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In case you don’t know Meg she is presently in Warsaw, and if you want to get in lots of vicarious walking with fascinating things to see (and sometimes eat) please join her there. Anyway, this wild orchid is for her, and so is this walk, since it took me back to Windmill Hill (which is actually only across the road from my house), to search once more for signs of spring.

At least last Friday the sun was out, but we still have a continuous chilling wind. As I may have said elsewhere, it feels as if it has blown across an ice sheet before ending up in Shropshire. Brrr. So far it looks as though ‘clouts’ will not be cast in June, never mind in May. I, for one, am sticking to my many garment layers, which may or may not include a vest.

But back to the orchids. This one took some finding, but I had promised Meg I would look. She had read my mention of limestone-meadow plants in an earlier post about Windmill Hill, and wanted to see more. This lovely little plant, about a hand’s span tall, has the plain name of Common spotted orchid. It was growing at the foot of the hill, and I had seen the darkly spotted leaves a week or so before. They are definitely being slow to flower this year. They probably don’t like the wind either.

To find them I went the long way round, once more up the Linden Walk whose ancient limes are now bursting into juicy green clouds. Soon (I hope) they will be flowering, and then I can get high on the scent, as well as on the sight of them. (Herbalists use lime flowers as a sedative, quite a strong one, so don’t use the flowers without expert guidance). Good old Dr. William Penny Brookes, Much Wenlock’s erstwhile physician, and the man who planted this avenue over a hundred years ago, knew what he was at on the life-enhancing front. Bravo Dr. Brookes.

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Once out of the Linden Field and onto the hill, I’m taking the low path around the bottom when along comes octogenarian, Jimmy Moore, our local marathon man. He’s out on his morning run – an example to us all. He’s raised over £30,000 for charity. Seeing him approach in his buttercup yellow shirt is enough to lift the spirits sky-high. Keep on running, Jimmy.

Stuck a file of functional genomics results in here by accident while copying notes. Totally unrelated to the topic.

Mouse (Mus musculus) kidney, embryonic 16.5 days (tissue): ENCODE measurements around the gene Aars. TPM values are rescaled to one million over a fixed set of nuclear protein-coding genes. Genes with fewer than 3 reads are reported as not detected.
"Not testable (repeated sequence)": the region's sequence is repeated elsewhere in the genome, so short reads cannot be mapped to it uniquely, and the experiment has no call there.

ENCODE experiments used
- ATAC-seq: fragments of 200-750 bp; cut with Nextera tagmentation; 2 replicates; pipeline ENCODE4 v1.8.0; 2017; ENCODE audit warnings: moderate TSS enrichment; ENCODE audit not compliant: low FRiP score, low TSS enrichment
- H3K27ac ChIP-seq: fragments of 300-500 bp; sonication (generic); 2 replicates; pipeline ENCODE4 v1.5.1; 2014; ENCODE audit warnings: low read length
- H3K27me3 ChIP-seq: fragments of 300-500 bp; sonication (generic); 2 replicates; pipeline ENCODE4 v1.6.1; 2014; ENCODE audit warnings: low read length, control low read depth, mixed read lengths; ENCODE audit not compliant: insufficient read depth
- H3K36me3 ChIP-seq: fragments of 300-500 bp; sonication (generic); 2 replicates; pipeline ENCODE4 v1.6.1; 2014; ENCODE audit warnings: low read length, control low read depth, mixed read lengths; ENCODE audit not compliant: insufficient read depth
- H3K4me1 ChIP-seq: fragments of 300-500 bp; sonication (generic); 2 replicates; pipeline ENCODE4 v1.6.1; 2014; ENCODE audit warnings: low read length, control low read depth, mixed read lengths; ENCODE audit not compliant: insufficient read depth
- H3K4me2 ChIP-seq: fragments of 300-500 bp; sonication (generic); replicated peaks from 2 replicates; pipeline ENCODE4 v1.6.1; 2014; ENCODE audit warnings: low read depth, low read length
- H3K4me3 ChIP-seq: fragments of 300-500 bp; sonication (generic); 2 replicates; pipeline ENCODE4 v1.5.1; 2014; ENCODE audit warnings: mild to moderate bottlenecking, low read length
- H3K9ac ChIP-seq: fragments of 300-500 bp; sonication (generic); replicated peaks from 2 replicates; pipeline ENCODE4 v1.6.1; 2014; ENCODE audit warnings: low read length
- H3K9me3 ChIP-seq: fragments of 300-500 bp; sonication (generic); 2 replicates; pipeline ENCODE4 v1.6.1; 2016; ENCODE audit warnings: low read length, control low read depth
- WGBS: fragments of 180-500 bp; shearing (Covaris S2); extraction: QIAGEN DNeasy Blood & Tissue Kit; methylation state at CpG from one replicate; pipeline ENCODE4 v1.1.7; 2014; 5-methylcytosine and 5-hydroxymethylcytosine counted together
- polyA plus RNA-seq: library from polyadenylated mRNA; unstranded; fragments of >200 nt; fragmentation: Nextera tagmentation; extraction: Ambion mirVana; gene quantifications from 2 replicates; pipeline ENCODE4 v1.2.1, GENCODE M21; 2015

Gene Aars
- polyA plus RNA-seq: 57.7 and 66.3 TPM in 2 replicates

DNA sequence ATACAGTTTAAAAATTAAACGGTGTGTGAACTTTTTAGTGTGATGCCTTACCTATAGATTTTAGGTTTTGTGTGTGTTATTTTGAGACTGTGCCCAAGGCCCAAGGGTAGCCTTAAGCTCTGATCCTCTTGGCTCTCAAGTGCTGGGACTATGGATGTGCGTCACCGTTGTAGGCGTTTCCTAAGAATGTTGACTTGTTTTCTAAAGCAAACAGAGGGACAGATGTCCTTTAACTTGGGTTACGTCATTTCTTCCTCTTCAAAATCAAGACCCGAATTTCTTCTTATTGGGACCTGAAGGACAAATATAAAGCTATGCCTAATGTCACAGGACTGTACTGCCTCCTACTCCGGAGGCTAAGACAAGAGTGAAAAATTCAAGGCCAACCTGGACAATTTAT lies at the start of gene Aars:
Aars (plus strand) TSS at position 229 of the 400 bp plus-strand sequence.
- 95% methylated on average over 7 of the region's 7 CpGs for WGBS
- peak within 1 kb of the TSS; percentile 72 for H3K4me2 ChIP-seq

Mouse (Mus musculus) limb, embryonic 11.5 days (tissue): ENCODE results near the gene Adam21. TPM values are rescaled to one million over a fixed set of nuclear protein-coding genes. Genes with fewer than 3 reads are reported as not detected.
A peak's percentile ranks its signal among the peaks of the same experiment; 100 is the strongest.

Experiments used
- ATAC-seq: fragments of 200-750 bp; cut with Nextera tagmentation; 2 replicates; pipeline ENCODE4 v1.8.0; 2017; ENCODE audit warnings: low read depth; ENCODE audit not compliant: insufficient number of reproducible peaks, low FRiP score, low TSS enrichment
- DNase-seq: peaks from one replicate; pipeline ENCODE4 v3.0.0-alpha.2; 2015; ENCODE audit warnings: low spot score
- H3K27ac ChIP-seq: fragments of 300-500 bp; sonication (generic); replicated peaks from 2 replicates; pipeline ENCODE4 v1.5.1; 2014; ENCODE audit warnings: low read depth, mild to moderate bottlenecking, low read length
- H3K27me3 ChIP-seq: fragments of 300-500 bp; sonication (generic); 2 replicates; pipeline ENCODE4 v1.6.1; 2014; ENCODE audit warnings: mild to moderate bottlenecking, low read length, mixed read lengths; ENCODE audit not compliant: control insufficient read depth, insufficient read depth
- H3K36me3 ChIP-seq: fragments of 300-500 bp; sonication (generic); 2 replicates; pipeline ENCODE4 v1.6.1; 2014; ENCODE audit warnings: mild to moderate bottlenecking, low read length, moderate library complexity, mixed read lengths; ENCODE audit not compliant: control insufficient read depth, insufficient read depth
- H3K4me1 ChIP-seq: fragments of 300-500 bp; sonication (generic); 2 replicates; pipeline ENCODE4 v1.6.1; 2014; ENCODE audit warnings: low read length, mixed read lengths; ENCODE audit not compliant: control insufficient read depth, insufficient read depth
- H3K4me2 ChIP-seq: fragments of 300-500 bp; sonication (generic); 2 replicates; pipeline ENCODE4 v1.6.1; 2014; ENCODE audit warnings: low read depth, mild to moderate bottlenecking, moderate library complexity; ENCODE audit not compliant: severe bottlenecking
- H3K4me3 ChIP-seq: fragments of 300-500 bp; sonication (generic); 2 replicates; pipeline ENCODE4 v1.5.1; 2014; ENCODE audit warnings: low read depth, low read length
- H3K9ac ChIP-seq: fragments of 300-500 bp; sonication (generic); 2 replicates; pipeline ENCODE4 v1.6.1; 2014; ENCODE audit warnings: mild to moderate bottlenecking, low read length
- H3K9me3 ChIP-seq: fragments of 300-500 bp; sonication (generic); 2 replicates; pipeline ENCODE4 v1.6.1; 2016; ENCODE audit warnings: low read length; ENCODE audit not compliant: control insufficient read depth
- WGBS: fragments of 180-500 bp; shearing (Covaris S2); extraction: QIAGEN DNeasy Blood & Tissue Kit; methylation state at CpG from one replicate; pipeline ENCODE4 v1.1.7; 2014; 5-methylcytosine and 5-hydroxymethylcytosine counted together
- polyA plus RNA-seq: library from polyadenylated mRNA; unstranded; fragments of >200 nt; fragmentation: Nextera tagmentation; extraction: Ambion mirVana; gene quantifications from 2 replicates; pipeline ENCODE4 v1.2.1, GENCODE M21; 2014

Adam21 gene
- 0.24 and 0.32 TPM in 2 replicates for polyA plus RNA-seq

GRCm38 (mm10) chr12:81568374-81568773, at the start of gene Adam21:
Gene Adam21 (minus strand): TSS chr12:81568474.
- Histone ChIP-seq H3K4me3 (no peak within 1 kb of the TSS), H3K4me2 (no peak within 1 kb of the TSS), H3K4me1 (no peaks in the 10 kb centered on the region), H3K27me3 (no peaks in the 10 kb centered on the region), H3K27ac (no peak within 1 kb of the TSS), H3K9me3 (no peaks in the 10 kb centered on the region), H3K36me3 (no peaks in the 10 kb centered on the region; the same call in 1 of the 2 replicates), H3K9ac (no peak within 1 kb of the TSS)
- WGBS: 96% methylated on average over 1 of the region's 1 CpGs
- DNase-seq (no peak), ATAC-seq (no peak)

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As he passes me, he still has breath to crack a joke, and to say my photo of him will doubltless be worth a fortune. He speeds away, and I meander on, peering into the meadow grass.

The cowslips are over, but there are low growing clumps of Common bird’s foot trefoil, Lotus  corniculatus if I am not mistaken in my identification from the classic Keble Martin work on British flora. As you can see from its pea-like flowers, it belongs to the legume family.

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Up the hill to the windmill and there are carpets of buttercups, and a little family pretending the windmill is a castle. I like overhearing their interpretation of these remains. I shall think of them differently from now on:

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The search for orchids next takes me along the hedge line where the open meadow becomes woodland. And here I find the first elderflowers of the year. I love their creamy colours, and they make the most delicious sorbet (recipe at the end).

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The flowers also make a fragrant tea that is anti-catarrhal, and when mixed with peppermint is a good remedy for colds and flu.  The elder tree itself has magical connotations, and features in many traditions of indigenous peoples around the world, including North America’s First Nations’ tales. The dark purple berries are of course now used in a commonly available anti-viral that goes under various names that derive from its botanical name Sambucus. The berries’ efficacy was trialled some years ago by Israeli scientists, if I remember rightly, and used to treat HIV- patients. They are thus, not by any means, ‘a quack cure’.

Into the wood, and the flowers of my earlier spring walk (which you can find HERE) the arum lilies, violets and wild garlic, are over and, beyond a few tiny wild strawberry flowers, there’s not much to be seen until I reach the roadside verge. First the Oxeye daisies…

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And then the orchids, although so far only a handful are in flower. Here’s what they look like before they bloom, along with a glimpse of a wild strawberry flower at 3 o’clock:

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And now as promised a recipe:

 

Elderflower Sorbet

8oz /1 cup/ 250 gm  fair trade unbleached granulated sugar